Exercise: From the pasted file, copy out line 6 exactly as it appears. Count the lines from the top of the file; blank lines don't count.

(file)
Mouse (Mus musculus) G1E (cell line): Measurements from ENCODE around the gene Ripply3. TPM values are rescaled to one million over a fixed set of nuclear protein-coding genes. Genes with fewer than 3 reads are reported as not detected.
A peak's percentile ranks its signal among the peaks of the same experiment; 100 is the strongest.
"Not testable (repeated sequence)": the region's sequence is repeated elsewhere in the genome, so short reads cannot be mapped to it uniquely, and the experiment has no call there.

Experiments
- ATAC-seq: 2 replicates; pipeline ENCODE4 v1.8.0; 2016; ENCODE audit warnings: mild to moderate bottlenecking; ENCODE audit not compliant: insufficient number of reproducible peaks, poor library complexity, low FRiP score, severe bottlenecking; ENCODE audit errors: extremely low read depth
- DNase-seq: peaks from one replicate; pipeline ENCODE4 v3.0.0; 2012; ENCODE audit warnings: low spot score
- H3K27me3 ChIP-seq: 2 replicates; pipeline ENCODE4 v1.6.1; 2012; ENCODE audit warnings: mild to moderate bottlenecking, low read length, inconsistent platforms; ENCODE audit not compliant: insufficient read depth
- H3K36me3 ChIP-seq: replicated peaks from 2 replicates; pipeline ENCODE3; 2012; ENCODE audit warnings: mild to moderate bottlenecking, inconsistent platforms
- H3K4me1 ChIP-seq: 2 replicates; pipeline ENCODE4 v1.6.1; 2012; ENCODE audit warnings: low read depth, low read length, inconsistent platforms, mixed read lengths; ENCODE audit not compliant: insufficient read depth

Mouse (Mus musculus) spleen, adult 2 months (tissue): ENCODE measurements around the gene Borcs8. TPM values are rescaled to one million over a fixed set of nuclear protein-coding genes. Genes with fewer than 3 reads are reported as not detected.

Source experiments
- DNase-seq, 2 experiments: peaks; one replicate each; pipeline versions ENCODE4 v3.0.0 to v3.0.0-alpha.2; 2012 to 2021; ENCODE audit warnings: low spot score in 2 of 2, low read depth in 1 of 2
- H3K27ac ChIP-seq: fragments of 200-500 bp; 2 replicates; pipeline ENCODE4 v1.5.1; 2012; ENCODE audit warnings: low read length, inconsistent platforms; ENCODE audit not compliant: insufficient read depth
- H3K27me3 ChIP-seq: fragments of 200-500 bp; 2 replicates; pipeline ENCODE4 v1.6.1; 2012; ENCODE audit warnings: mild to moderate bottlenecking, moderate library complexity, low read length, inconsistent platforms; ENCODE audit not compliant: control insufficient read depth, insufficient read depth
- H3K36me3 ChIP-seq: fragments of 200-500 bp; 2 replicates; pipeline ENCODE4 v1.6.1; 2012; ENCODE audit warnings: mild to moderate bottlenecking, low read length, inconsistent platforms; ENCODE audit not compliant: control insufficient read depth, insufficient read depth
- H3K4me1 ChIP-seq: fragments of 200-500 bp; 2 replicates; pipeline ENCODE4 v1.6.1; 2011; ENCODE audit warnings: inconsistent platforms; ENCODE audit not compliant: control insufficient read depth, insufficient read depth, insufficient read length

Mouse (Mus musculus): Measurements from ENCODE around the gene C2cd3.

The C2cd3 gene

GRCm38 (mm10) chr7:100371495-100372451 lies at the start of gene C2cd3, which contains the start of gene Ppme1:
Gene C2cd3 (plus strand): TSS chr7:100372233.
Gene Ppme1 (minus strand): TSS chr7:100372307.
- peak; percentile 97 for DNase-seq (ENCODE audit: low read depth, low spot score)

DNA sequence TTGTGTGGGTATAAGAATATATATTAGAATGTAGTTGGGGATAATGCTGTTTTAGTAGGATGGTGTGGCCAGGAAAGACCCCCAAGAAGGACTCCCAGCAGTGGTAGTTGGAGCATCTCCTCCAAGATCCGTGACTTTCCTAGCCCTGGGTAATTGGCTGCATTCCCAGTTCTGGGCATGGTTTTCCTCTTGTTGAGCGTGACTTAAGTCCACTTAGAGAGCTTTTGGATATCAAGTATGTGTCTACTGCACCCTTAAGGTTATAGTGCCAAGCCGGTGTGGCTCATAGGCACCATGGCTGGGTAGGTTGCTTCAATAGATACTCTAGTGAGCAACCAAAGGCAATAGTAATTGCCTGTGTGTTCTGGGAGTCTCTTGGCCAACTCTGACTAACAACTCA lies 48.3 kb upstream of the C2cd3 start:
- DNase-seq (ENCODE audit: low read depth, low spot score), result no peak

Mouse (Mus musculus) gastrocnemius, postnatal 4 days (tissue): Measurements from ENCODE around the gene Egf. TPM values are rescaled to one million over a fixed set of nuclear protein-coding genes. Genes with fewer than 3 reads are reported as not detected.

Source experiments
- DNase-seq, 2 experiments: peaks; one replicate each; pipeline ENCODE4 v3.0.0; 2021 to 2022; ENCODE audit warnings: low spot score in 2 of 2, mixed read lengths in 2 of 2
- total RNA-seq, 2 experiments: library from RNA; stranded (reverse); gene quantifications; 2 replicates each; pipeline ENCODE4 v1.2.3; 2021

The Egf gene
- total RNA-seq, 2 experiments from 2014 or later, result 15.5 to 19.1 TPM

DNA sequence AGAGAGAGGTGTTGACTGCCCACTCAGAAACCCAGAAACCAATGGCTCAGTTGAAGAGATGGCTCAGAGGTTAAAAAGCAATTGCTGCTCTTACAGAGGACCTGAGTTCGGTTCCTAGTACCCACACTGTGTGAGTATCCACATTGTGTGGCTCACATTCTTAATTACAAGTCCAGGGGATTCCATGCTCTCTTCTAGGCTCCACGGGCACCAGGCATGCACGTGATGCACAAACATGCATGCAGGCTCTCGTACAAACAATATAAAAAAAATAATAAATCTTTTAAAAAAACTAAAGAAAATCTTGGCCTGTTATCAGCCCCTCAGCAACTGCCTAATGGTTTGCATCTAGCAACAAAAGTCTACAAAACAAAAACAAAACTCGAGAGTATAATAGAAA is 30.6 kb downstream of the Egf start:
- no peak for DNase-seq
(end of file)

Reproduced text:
- DNase-seq: peaks from one replicate; pipeline ENCODE4 v3.0.0; 2012; ENCODE audit warnings: low spot score